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Command Service Module/ Multiple Docking Adapter Interface Verification Unit


3,000 - 5,000 USD

Command Service Module/ Multiple Docking Adapter Interface Verification Unit

Command Service Module/ Multiple Docking Adapter Interface Verification Unit


3,000 - 5,000 USD

Lot sold:



[Skylab & ASTP]

Multiple Docking Adapter/Command Service Module Interface Verification Unit

Metal outer case, 53 x 261/2 x 21 in., with interior electronics, having a total weight of approx. 175 lbs. Three front instrument panels, "COMMUNICATION PANEL" (with headset inputs for CDR and LMP), "POWER PANEL" (with "TUNNEL UMBILICAL VOLTAGE" meter), and "CONSOLE POWER AND PURGE CONTROL" (with "ELAPSED TIME" reading of "0121 HOURS", each with dual hand brackets.

Bottom left sticker on front reads in part: "NORTH AMERICAN AVIATION, INC. / SPACE AND INFORMATION SYSTEMS DIV. / DOWNEY, CALIFORNIA, US / PART G54-854575, SERIAL 001, CONTR. NAS9-150, MODEL C54-035"

Bottom right sticker on front reads: "CONSOLE ASSEMBLY MDA/CSM / INTERFACE VERIFICATION UNIT / STK NO. 06362, PART G54-854576, SERIAL PAD8497, CONTR. NAS9-150, MFR CODE 03953"


This Multiple Docking Adapter / Command Service Module Interface Verification Unit, a multi-function control panel and testing device, was physically attached to the Apollo CSM spacecraft before the 1973 launches to America's first space station, Skylab.

Its purpose was to test the connection (interface) between the CSM and the Multiple Docking Adapter. (The MDA was part of Skylab, and served not only as the docking port for the Apollo spacecraft, but as the control center for solar and Earth observations.) This unit was vital for interface verification on the ground, since after Skylab was sent into orbit, the MDA itself was no longer available. NASA wanted to avoid any surprises after the astronauts docked.

This unit was wheeled up to the CSM at Kennedy Space Center and connected to its electrical power and communications systems, as if the CSM had docked with the MDA in orbit. Readings on this unit then verified that interface.

Throughout the months-long Skylab missions, the CSM was not shut down, but performed functions that can be seen on this unit. Voice communication between astronauts in the space station and NASA personnel on Earth went through its S-band antenna. Since the CSM was the astronauts' ride home, they would want to know if anything was wrong with it, and its Caution and Warning system sent signals into the MDA that could be seen on Skylab's C&W indicators. These functions were powered by an umbilical cable that sent electrical power from Skylab's solar panels through the MDA after the CSM's fuel cells were shut down, and that was also tested. Even the air pressure of the connection could be checked with this unit.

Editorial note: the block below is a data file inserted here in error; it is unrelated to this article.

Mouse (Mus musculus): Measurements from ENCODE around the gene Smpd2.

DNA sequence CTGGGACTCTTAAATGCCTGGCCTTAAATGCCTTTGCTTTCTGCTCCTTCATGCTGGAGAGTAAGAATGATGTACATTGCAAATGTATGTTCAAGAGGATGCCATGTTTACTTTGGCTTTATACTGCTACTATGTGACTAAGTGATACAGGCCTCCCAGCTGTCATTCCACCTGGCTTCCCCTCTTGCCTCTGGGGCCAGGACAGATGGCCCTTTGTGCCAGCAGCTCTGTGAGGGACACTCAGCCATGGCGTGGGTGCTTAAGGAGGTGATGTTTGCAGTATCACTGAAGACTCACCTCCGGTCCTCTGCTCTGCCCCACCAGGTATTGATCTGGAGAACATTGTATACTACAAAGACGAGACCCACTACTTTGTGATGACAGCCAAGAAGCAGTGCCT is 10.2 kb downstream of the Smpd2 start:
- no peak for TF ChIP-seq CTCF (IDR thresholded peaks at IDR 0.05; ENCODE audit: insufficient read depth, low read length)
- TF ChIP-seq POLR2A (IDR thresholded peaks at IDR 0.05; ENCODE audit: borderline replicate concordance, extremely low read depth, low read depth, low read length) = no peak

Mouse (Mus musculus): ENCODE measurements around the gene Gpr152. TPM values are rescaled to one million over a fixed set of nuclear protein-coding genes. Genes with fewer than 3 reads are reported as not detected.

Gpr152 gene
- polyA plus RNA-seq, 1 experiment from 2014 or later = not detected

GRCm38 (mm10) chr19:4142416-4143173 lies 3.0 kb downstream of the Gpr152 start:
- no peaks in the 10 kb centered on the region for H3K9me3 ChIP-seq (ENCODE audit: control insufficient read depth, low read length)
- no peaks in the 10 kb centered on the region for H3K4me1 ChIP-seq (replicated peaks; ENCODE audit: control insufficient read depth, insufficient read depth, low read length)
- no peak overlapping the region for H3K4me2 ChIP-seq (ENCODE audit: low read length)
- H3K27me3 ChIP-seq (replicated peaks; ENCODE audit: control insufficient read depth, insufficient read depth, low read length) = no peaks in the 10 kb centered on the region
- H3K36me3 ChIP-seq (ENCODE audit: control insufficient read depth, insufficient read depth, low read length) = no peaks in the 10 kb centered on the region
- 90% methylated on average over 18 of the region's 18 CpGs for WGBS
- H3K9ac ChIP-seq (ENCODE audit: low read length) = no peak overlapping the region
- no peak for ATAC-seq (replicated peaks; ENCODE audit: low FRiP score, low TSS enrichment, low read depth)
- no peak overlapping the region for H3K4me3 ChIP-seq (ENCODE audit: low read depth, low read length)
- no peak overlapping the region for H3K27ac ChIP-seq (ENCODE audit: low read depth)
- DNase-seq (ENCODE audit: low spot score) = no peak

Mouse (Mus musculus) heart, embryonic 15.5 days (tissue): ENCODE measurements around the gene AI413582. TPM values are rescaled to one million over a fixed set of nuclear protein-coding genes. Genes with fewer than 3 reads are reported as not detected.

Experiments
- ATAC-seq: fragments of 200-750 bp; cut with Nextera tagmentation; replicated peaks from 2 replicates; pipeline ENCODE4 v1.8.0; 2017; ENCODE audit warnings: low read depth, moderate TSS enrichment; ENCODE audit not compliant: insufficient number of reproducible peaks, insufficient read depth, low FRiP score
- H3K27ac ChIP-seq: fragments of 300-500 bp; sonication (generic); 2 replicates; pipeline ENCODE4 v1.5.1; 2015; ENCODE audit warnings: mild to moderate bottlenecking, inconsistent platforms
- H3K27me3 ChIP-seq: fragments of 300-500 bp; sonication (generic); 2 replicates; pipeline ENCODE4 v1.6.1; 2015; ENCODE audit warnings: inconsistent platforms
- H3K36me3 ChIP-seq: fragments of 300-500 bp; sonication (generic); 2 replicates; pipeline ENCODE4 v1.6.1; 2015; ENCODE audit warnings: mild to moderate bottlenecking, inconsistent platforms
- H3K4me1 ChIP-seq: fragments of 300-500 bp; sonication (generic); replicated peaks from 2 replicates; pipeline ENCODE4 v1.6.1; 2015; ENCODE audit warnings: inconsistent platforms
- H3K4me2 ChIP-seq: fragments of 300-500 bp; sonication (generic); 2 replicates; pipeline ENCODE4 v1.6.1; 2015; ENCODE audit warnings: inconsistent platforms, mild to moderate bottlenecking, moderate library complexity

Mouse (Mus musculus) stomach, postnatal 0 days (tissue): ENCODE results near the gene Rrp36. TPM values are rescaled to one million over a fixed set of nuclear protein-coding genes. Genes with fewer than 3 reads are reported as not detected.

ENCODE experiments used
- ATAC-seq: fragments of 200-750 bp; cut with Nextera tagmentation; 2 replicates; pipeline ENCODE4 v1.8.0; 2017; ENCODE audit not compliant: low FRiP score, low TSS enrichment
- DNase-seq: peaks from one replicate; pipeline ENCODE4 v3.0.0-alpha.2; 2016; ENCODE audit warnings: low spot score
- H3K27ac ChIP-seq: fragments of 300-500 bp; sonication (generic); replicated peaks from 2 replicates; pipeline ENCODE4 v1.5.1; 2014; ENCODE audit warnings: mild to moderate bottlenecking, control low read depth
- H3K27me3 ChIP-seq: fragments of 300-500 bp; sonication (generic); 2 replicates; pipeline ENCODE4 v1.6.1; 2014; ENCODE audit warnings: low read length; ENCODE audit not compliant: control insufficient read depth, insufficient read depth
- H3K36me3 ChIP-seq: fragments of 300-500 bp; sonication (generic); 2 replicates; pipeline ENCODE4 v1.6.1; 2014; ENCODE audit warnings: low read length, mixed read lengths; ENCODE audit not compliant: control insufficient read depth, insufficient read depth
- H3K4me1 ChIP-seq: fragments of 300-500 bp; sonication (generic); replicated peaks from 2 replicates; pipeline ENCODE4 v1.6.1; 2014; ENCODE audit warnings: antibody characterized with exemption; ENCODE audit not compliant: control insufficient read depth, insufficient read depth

"LMP", the evocative acronym for Lunar Module Pilot, was used along with "CDR" (Commander) because when the unit was built, the Apollo lunar missions were still being conducted. NASA personnel were accustomed to using that title for the astronaut in that CSM seat.


From a 1971 NASA Skylab plan:

"A docking test between the CSM and AM/MDA will be performed to verify the docking interfaces. The CSM is placed in the West Integrated Test Stand. The AM/MDA is removed from its mobile transporter and lowered, MDA down, to mate with the CSM. The CSM has a probe identical to that used in Apollo and the MDA docking port has a drogue similar to that used in the Apollo LM for docking. A leak check is performed to verify the mechanical docking interface. Electrical/communications tests are accomplished to validate all electrical connect­ions. These tests are the only interface tests involving the flight CSM and the AM/MDA prior to launch. The next time these modules interface is following rendezvous maneuvers in earth orbit as earlier described."

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